By: Matt Caldwell, Lee County Property Appraiser
The issue of single-member districts (SMD) has a long history in Florida. Most voters moving to Lee County are shocked to learn that currently everyone votes for their district County Commissioner, even if they do not live in that district. Litigated repeatedly, the courts have established that SMD were eliminated in cities, counties, and school boards following Reconstruction with the express purpose of disenfranchising voters. Considering that of all Lee County Commission races since 1980, the local districts have been denied their choice about 40% of the time, it is easy to see how this system does just that. Lee County is radically out of the mainstream, as the seven counties larger than ours in Florida all have embraced reforms to their county structure, including SMD. In fact, from Marco Island to Clearwater, we are one of only two counties to not have SMD county commissions and over 2/3 of all Florida voters live in a SMD county. Representatives being chosen only by the voters from the district where they live is how we elect the State House, State Senate, and US Congress. It works for them and it will work for our County Commission.
The County Mayor question is much simpler. Lee County government is organized in 6 parts, 5 of which are led by an elected executive officer (Sheriff, Tax Collector, Property Appraiser, Clerk/Comptroller, and Supervisor of Elections). The 6th part (roads, parks, trash, water/sewer, etc.) is overseen by an executive manager, appointed by the Board of County Commissioners (BoCC). Many people mistakenly believe that we still have a traditional model for the BoCC, wherein the Board exercises both legislative and executive authority, but after repeated scandals the voters in 1996 adopted the Lee County Charter that took executive power away from them. Once they make their appointments, they are forbidden from directing the actions of the executive branch. So, as Lee County approaches 1M full-time residents, should the 6th part of the county executive branch also be made directly accountable to the voters? To put that in perspective, Lee County is already larger than Wyoming, Vermont, and Alaska, as well as the counties that are home to Nashville, Tulsa, Oklahoma City, and Kansas City!
Some opponents to these reforms will point to the fact that the Lee County Charter Review has repeatedly not presented these questions to the voters. Bluntly, the Lee County Charter Review process has failed. It is the weakest structure of all Florida charters with all members being appointed only by the BoCC. It has met five times in 28 years, and after debating these questions every time, nothing has been sent to the voters. In fact, I served on the 2006-08 cycle, and despite having 10 of 15 members reject the status quo of a 5 at-large BoCC, they failed to propose an alternative, partly due to BoCC interference. Today, Commissioners opposed to change have made it clear that a nominee’s stance on these issues is a prerequisite for appointment; don’t look for Charter Review to do anything more than what it has accomplished since 1996: basically nothing.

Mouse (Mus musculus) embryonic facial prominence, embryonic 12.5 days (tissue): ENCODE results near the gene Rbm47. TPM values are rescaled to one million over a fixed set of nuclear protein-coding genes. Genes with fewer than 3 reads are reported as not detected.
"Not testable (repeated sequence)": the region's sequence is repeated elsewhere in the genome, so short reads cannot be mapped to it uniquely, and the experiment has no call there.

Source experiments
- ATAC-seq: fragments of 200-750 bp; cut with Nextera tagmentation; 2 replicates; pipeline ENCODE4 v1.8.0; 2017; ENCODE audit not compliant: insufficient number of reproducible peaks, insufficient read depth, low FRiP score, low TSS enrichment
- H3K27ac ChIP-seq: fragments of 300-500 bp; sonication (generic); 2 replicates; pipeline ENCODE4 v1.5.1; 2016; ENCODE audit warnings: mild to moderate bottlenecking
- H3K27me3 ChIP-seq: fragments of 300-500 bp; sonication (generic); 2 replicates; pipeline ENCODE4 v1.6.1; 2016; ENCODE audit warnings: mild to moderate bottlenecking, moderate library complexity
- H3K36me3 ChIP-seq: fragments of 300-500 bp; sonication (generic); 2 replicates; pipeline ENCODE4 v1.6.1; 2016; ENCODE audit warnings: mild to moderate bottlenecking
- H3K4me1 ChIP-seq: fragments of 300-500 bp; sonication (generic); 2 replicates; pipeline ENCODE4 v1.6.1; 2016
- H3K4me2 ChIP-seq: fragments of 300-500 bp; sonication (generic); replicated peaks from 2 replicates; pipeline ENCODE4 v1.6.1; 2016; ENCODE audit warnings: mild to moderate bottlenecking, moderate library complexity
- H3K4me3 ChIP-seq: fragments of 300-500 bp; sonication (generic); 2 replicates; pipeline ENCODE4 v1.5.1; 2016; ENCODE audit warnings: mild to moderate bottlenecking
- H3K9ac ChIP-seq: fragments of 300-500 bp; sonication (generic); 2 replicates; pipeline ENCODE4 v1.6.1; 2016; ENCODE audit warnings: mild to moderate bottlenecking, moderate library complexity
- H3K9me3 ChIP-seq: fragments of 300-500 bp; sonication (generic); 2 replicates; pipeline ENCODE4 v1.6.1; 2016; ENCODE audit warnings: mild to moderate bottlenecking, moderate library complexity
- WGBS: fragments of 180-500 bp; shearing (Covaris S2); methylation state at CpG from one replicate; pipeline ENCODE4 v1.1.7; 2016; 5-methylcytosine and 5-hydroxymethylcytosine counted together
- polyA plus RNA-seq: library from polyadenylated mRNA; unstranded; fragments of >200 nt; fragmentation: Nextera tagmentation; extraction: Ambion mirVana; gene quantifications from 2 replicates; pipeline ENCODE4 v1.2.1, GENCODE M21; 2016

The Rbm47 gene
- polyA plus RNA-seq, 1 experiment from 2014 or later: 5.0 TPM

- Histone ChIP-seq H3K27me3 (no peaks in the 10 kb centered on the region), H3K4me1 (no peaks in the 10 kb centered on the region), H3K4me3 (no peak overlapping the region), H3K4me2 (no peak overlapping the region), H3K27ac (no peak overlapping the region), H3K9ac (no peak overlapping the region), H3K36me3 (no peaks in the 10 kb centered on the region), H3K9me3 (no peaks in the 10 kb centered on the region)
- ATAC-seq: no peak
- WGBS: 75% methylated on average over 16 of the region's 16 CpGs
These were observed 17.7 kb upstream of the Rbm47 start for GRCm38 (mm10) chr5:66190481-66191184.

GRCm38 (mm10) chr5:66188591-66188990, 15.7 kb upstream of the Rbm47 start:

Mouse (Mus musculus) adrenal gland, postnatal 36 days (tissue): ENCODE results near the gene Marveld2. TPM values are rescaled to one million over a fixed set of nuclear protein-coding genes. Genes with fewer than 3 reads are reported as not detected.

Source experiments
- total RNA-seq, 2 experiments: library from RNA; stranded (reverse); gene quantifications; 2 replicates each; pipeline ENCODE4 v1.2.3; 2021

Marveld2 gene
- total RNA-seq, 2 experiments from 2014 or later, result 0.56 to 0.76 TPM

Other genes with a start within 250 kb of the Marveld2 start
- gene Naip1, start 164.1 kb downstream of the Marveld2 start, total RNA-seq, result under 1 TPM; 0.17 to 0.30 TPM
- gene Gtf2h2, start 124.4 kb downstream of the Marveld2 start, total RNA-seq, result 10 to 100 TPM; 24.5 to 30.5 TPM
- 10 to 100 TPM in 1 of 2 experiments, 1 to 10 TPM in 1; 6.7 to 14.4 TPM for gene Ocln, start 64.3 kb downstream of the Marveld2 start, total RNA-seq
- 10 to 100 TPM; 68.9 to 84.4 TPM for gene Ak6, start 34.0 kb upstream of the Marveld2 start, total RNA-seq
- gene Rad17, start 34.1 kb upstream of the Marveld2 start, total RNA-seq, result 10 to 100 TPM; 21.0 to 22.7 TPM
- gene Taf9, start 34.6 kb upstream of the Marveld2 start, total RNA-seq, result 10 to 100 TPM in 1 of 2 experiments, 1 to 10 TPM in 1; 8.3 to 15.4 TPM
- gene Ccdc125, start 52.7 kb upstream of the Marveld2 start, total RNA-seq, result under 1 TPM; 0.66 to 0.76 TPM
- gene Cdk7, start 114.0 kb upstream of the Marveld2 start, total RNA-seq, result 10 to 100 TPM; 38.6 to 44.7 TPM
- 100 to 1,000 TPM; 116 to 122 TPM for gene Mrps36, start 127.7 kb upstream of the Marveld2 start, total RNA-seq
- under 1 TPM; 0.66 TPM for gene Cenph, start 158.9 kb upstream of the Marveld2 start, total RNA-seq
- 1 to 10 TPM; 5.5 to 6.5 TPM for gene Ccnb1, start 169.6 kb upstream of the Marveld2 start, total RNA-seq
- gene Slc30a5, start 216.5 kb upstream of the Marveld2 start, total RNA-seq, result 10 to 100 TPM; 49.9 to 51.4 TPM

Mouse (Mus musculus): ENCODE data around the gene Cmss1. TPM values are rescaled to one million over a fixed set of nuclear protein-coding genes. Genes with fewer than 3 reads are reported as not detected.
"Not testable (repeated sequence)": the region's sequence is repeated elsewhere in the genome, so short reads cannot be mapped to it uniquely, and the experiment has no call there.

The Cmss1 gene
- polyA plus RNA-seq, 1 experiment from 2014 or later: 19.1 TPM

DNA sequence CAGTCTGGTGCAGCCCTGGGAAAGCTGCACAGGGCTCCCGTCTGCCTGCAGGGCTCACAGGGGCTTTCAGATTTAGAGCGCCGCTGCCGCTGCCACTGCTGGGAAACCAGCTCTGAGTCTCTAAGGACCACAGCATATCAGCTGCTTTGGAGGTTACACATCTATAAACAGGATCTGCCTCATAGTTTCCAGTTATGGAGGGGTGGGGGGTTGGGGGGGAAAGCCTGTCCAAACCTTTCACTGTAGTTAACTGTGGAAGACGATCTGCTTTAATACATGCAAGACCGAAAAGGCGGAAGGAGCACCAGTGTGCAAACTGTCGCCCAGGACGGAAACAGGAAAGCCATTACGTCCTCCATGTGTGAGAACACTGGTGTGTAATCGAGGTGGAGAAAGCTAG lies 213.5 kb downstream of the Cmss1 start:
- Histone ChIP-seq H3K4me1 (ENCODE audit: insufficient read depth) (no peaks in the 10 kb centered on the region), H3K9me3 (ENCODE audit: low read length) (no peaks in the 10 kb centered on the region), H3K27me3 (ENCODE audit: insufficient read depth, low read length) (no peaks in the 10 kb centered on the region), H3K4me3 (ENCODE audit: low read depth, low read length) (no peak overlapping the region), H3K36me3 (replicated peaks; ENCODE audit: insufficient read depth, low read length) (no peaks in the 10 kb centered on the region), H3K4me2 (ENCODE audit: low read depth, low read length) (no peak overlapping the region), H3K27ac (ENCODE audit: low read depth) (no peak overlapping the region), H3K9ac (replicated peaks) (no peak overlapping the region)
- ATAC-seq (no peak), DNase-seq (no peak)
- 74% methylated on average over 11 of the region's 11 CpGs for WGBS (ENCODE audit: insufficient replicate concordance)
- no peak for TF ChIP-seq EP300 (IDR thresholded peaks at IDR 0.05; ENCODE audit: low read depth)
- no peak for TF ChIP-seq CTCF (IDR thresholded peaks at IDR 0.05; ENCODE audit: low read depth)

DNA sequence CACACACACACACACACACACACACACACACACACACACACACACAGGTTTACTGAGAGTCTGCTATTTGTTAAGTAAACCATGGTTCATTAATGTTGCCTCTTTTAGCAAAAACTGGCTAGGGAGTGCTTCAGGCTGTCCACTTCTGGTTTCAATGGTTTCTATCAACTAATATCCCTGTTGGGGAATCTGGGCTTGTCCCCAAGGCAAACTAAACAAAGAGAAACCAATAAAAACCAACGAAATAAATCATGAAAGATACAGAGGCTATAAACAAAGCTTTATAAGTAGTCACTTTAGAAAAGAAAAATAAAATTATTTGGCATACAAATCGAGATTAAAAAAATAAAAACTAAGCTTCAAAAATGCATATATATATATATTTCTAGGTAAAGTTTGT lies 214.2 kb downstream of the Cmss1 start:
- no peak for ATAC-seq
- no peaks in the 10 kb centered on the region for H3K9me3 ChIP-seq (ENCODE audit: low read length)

Ultimately, you may decide that you differ from me in seeing the wisdom in these reforms. But does that mean that you and your neighbors should never even have the chance to voice your opinion? That is what the opposition to these ideas is demanding of your legislators, claiming that these ideas are too “dangerous” for simple citizens to decide for themselves. They will cry “Home Rule!”, but what is the Lee County Legislative Delegation if not “home rule”? They live in Lee County, are elected by Lee County voters, and empowered by them to consider just such questions as these! It’s really just a kind of political NIMBYism that opposes allowing voters to even hear these questions.
The irony is that voters have actually already had their say on these two questions when it came to the Lee County School Board. Voters approved moving to a 5 single-member/2 at-large board in 2014, by a vote of 55%-45%. Then they voted in 2022 to bring back an elected superintendent (executive) by a vote of 62%-38%! This is exactly why the opposition is so frightened, that it has even led some of them to threaten to “punish” these upstart legislators politically; they know that if voters get a chance to weigh in, these changes will become a reality. When your opposition starts freaking out, it’s a strong sign that you are on the right course.
This debate is not new to the Legislative Delegation either; then Rep. Bruce Kyle brought forward bills to create SMD in 2003, but the bill was killed by opposition in the State Senate. Thankfully, this time five members of the delegation have already publicly stated that the voters should have their say, but they are still under enormous pressure from the opposition. That is why you need to act! The Legislative Delegation is meeting the morning of November 30 at the FSW Fort Myers Campus to take public testimony on these issues. But if you cannot make it, then contact your local Representative and Senator regarding your support of these issues. Visit www.leedelegation.com to find details of the meeting and contact information today!
ABOUT MATT CALDWELL
Matt Caldwell served as the State Representative for northeastern Lee County from 2010-2018, was the Republican nominee for Florida Commissioner of Agriculture in 2018, and was elected Lee County Property Appraiser in 2020.